If The ”Settler-Colonialists” Of Beijing Don’t Like The ”Resolve Tibet Act” They Should Consider Giving China Back To The Mongols
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June 12th the U.S. Congress passed the Resolve Tibet Act, quote:

to enhance U.S. support for Tibet and promote dialogue between the People’s Republic of China and the Dalai Lama toward a peaceful resolution of the long-standing dispute between Tibet and China.

End quote.

I can’t find any confirmation that the president has signed the Act. Whether he has or not, on June 19th a posse of seven members of the House of Representatives called on the Dalai Lama, Tibet’s spiritual leader, at his exile home in India.

It’s a nice gesture, I guess, and the ChiComs’ treatment of Tibet and its people has certainly been atrocious; but the only effect of this Act so far has been to annoy the ChiCom bosses.

They vented their annoyance in a letter to the congressfolk. The letter refers to Tibet as, quote: ”an integral part of Chinese territory since [the] Yuan Dynasty in the 13th century,” end quote.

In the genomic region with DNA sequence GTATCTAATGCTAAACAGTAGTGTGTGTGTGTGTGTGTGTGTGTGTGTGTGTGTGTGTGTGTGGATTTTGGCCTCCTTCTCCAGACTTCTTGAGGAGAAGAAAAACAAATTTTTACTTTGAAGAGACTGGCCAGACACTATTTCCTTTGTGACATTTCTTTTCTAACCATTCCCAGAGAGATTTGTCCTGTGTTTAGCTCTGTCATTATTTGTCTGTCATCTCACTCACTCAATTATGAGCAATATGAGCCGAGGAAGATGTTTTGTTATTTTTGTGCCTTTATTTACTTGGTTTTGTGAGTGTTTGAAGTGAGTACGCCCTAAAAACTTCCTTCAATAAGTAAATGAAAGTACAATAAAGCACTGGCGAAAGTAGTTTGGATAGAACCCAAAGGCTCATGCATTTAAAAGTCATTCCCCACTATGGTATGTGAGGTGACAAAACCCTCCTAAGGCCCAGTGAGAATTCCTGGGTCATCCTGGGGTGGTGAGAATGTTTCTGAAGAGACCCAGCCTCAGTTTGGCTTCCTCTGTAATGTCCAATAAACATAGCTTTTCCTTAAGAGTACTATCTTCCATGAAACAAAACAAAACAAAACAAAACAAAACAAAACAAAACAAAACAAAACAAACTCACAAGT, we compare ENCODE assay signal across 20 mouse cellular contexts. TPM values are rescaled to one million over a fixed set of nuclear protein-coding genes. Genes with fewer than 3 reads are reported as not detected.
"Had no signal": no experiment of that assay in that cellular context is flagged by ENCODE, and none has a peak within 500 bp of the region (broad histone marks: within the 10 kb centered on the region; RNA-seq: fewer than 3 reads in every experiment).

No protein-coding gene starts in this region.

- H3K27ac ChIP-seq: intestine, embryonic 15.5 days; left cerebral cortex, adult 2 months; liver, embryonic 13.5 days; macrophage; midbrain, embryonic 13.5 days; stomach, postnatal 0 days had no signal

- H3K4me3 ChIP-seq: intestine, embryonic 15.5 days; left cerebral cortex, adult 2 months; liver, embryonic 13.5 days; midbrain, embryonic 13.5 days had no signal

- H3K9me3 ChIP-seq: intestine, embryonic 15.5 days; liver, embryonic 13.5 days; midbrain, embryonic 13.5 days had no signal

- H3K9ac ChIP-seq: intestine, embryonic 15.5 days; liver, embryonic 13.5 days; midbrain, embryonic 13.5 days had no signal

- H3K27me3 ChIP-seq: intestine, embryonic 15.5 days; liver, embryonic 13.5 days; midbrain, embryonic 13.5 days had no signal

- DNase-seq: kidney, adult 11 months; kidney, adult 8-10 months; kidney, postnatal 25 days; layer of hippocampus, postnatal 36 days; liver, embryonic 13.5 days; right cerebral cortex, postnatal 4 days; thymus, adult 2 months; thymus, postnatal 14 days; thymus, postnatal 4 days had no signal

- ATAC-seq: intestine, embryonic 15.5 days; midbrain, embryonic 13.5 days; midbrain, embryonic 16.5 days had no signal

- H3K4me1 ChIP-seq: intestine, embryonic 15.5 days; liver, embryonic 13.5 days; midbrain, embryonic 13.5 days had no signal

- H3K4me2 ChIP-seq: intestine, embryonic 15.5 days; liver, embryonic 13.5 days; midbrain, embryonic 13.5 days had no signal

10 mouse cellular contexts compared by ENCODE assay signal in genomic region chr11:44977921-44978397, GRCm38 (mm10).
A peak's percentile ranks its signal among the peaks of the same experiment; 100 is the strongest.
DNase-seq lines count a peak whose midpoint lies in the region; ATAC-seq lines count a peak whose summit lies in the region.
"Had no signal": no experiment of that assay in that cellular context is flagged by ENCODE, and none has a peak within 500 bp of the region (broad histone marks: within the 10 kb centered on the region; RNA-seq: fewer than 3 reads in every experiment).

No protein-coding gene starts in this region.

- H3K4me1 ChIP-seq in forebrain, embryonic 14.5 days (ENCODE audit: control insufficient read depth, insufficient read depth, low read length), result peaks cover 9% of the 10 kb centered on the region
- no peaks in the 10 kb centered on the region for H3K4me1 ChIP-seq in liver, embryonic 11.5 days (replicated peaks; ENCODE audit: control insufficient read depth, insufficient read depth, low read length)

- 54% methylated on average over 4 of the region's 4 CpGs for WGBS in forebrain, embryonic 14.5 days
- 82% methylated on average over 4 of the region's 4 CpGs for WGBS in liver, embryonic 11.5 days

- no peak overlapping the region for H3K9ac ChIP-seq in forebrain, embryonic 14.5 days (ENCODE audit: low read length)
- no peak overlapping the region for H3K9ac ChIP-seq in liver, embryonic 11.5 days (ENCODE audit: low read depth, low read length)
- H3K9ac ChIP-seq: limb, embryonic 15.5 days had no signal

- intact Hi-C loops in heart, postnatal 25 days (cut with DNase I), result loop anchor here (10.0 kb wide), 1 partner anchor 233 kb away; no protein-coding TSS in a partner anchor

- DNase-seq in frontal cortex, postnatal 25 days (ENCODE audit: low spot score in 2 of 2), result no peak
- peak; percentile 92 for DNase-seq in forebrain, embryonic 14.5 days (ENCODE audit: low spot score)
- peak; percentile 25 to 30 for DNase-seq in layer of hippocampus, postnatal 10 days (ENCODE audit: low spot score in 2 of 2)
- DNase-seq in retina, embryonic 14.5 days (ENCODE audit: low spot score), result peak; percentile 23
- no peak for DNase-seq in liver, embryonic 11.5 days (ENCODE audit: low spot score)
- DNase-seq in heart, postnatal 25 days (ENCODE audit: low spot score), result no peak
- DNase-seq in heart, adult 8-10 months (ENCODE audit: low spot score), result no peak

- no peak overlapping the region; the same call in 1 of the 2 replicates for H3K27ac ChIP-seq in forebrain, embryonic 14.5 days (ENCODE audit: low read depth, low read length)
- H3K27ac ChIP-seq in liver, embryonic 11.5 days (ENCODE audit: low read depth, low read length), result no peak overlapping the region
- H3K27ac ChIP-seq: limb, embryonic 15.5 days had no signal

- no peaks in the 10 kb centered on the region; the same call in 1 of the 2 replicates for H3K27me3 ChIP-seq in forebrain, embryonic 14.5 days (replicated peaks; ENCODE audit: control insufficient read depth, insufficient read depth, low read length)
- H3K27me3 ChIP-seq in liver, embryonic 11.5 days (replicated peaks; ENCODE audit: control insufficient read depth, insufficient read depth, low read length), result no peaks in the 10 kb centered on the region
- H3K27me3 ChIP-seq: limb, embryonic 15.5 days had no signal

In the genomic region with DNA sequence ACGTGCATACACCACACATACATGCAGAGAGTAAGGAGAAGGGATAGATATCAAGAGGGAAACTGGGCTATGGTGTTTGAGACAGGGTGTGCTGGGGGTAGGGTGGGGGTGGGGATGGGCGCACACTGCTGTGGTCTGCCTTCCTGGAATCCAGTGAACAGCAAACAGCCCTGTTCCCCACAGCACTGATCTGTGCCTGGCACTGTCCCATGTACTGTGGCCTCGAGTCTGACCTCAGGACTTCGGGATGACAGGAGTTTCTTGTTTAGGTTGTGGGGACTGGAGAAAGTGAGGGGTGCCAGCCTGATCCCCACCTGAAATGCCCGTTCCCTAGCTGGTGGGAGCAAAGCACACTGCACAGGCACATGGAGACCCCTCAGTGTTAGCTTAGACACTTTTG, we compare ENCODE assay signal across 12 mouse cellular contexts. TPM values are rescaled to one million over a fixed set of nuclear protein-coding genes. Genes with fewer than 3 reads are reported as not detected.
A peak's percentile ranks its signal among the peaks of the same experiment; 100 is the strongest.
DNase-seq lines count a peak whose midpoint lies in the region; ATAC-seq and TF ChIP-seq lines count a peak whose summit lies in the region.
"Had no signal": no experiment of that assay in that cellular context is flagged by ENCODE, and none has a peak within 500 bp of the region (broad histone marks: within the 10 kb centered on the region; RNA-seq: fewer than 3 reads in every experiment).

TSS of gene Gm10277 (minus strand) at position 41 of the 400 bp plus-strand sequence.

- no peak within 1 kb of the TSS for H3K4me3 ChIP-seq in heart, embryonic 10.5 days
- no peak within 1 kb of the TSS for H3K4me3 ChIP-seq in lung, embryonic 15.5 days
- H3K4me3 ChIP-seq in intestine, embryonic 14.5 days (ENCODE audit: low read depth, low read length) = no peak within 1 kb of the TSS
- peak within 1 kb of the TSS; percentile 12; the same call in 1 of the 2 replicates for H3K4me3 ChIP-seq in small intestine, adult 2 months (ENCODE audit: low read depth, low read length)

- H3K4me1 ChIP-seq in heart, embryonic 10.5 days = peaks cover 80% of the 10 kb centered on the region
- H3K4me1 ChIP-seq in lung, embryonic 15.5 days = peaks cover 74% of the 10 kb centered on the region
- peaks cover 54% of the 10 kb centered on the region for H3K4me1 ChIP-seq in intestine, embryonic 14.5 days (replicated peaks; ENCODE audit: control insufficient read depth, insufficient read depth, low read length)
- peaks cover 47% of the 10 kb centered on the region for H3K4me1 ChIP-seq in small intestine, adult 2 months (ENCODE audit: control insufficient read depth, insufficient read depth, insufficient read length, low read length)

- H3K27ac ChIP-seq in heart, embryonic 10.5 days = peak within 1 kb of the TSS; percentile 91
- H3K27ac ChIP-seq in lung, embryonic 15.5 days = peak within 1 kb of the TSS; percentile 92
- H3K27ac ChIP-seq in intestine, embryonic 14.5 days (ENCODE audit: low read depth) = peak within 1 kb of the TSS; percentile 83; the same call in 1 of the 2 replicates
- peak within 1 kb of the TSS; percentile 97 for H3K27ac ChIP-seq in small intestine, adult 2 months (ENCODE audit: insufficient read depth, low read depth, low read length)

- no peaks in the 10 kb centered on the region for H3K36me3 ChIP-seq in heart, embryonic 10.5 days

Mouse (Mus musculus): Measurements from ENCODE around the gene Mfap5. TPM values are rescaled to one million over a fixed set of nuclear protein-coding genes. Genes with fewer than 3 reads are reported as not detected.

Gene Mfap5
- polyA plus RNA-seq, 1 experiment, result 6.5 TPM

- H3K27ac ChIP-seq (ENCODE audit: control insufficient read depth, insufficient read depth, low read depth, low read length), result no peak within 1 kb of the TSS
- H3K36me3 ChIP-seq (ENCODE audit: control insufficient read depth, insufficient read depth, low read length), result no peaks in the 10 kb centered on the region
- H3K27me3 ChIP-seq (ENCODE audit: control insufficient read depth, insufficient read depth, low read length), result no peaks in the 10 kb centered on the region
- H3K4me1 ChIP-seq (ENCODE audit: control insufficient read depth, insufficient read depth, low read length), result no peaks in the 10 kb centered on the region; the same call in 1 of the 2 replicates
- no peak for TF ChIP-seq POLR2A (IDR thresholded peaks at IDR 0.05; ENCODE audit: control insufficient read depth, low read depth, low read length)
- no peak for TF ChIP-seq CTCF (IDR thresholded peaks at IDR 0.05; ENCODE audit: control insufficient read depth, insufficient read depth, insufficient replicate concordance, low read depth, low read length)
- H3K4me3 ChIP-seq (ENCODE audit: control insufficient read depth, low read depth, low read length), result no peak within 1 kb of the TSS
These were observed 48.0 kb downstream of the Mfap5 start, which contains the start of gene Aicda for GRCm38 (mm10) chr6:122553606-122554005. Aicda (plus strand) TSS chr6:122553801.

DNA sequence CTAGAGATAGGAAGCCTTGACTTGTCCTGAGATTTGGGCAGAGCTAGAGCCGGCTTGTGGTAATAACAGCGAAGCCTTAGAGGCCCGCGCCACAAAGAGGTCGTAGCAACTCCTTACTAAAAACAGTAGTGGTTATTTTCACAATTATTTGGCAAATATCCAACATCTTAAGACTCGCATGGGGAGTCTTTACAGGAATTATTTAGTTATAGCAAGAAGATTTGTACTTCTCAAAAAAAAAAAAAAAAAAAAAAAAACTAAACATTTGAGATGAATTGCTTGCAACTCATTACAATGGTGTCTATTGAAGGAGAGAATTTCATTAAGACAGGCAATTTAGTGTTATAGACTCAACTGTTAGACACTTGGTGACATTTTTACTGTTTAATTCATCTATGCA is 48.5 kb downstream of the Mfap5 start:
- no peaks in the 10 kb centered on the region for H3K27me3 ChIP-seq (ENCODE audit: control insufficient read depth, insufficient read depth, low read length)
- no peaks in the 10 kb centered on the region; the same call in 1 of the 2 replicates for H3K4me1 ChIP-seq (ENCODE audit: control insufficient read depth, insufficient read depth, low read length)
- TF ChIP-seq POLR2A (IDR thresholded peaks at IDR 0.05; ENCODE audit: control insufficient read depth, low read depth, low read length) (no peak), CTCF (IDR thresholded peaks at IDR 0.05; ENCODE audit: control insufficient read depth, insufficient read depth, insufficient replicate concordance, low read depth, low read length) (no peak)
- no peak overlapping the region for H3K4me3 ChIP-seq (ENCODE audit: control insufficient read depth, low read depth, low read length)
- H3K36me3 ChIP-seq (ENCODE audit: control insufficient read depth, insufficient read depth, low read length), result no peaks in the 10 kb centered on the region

Really? The dates usually given for the Yuan Dynasty are 1271 to 1368 A.D. Pulling down Herrmann’s Historical Atlas of China from my bookshelf, I see on page 43 that Tibet and China were indeed under a single rule in 1290 A.D.

It wasn’t Chinese rule, though. The title of that page is ”Asia Under the Mongols.”

Pictures are from the 1935 edition at Archive.org, and vary slightly from the one on the Derbyshire shelves, but the Asia of 1290 and 1368 didn’t change in the intervening years.

The Mongols had conquered China and also Tibet. In 1368 the Chinese brought down the Mongol rulers and established the Ming Dynasty under Chinese rule. Tibet got her independence back, and is shown thus on page 47, headed ”Asia During the Ming Dynasty.”

If the ChiComs really want to restore the status quo ante to what it was in the 13th century, they should hand over China to the Mongols.

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